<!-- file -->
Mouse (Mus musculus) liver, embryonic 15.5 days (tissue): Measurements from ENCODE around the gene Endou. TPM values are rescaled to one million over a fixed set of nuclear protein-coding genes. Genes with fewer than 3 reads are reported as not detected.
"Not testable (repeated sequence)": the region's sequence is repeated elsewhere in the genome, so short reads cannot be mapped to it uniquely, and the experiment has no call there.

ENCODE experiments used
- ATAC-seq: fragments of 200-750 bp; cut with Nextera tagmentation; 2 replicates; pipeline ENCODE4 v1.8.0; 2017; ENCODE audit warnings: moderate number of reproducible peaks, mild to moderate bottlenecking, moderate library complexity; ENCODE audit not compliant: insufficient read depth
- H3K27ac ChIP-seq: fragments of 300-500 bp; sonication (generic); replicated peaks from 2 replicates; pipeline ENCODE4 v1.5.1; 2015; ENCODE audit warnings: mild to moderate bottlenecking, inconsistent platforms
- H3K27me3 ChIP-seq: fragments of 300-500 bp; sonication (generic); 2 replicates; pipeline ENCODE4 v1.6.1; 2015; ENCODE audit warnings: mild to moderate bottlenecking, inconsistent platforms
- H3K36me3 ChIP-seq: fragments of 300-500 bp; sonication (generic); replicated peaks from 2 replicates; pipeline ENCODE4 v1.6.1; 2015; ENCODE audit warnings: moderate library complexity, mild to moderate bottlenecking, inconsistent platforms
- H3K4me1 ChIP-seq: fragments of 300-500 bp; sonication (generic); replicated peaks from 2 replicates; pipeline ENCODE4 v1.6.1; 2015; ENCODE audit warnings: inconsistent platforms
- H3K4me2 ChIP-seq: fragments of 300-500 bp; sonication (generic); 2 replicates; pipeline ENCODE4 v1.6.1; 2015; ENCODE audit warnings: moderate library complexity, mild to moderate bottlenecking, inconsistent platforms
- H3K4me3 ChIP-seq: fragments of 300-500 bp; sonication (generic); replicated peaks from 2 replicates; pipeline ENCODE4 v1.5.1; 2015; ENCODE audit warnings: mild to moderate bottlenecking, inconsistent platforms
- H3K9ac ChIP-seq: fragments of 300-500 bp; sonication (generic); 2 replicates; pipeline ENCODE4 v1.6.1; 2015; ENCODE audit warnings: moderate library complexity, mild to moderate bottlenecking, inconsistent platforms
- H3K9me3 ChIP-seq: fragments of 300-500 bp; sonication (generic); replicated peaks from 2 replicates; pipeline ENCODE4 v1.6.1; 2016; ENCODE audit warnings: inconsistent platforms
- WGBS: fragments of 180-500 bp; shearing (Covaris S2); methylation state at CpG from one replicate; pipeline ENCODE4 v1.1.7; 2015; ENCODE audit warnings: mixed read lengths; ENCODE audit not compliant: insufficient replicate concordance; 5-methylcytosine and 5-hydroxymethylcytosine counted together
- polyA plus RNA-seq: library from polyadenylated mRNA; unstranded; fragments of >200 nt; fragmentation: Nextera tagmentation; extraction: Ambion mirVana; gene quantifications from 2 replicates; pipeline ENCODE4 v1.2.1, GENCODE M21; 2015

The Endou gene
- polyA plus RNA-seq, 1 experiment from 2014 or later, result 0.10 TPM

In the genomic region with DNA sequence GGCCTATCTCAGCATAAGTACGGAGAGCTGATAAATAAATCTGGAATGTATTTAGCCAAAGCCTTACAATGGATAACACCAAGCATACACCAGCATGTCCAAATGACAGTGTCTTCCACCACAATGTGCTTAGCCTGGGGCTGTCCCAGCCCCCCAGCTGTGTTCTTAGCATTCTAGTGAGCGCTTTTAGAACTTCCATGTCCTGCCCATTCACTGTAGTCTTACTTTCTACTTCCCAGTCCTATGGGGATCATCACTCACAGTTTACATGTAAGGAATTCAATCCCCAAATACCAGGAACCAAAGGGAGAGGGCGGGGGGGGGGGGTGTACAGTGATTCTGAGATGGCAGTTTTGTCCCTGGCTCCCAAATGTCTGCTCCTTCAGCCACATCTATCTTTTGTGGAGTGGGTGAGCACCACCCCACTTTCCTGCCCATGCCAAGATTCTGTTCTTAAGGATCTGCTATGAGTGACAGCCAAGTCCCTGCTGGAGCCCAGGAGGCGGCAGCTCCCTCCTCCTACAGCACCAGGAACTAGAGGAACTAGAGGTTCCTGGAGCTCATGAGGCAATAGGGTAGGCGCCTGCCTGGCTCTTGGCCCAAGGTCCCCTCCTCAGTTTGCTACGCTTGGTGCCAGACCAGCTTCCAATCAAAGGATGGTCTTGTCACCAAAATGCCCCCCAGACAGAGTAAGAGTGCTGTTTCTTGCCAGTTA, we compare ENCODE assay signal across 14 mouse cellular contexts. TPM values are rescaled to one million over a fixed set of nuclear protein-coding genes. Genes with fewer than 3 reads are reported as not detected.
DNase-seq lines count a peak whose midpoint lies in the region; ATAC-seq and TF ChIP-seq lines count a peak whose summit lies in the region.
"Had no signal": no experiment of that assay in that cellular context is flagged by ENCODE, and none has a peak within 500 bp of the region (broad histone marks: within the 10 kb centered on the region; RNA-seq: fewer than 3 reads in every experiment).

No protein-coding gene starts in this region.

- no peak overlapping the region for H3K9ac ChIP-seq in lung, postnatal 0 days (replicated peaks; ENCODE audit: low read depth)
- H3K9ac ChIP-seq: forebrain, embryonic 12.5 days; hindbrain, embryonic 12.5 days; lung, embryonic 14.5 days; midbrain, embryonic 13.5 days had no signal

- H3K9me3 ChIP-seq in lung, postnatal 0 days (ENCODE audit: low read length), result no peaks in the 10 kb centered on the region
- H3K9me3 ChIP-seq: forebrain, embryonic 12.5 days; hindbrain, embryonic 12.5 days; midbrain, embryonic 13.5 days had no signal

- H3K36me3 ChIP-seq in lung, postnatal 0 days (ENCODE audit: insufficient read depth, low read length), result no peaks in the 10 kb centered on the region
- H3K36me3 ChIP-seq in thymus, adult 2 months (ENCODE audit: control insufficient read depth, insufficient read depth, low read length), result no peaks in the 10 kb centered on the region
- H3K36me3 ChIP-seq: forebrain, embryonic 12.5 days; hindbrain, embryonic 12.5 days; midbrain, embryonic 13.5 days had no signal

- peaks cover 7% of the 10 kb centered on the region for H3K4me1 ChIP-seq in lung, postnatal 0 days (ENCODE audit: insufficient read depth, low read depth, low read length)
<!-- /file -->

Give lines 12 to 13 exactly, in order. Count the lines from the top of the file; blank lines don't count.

- H3K9me3 ChIP-seq: fragments of 300-500 bp; sonication (generic); replicated peaks from 2 replicates; pipeline ENCODE4 v1.6.1; 2016; ENCODE audit warnings: inconsistent platforms
- WGBS: fragments of 180-500 bp; shearing (Covaris S2); methylation state at CpG from one replicate; pipeline ENCODE4 v1.1.7; 2015; ENCODE audit warnings: mixed read lengths; ENCODE audit not compliant: insufficient replicate concordance; 5-methylcytosine and 5-hydroxymethylcytosine counted together